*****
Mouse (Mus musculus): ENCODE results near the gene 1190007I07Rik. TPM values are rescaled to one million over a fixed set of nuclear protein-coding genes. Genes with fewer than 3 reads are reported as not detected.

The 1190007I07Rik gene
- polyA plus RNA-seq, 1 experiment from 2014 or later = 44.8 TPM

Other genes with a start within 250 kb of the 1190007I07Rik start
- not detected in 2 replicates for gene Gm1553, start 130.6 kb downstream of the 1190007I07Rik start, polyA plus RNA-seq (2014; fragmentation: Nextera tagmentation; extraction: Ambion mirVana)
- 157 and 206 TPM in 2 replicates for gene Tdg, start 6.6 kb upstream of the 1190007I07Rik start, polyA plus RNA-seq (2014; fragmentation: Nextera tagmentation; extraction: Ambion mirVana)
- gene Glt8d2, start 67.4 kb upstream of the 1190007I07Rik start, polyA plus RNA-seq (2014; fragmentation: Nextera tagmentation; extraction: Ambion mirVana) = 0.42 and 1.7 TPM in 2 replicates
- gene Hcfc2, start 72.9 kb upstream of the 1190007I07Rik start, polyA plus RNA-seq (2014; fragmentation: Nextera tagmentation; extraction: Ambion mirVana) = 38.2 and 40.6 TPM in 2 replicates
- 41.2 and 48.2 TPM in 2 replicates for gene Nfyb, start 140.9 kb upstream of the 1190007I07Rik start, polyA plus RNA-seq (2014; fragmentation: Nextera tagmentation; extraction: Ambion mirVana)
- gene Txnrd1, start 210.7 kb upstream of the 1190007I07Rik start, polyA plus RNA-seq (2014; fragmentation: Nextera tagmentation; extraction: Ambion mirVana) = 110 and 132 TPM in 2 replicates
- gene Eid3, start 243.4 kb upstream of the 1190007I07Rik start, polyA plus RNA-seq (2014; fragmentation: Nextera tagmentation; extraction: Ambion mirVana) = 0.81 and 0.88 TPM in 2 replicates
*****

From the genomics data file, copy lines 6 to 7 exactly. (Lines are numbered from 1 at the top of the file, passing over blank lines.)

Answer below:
- 157 and 206 TPM in 2 replicates for gene Tdg, start 6.6 kb upstream of the 1190007I07Rik start, polyA plus RNA-seq (2014; fragmentation: Nextera tagmentation; extraction: Ambion mirVana)
- gene Glt8d2, start 67.4 kb upstream of the 1190007I07Rik start, polyA plus RNA-seq (2014; fragmentation: Nextera tagmentation; extraction: Ambion mirVana) = 0.42 and 1.7 TPM in 2 replicates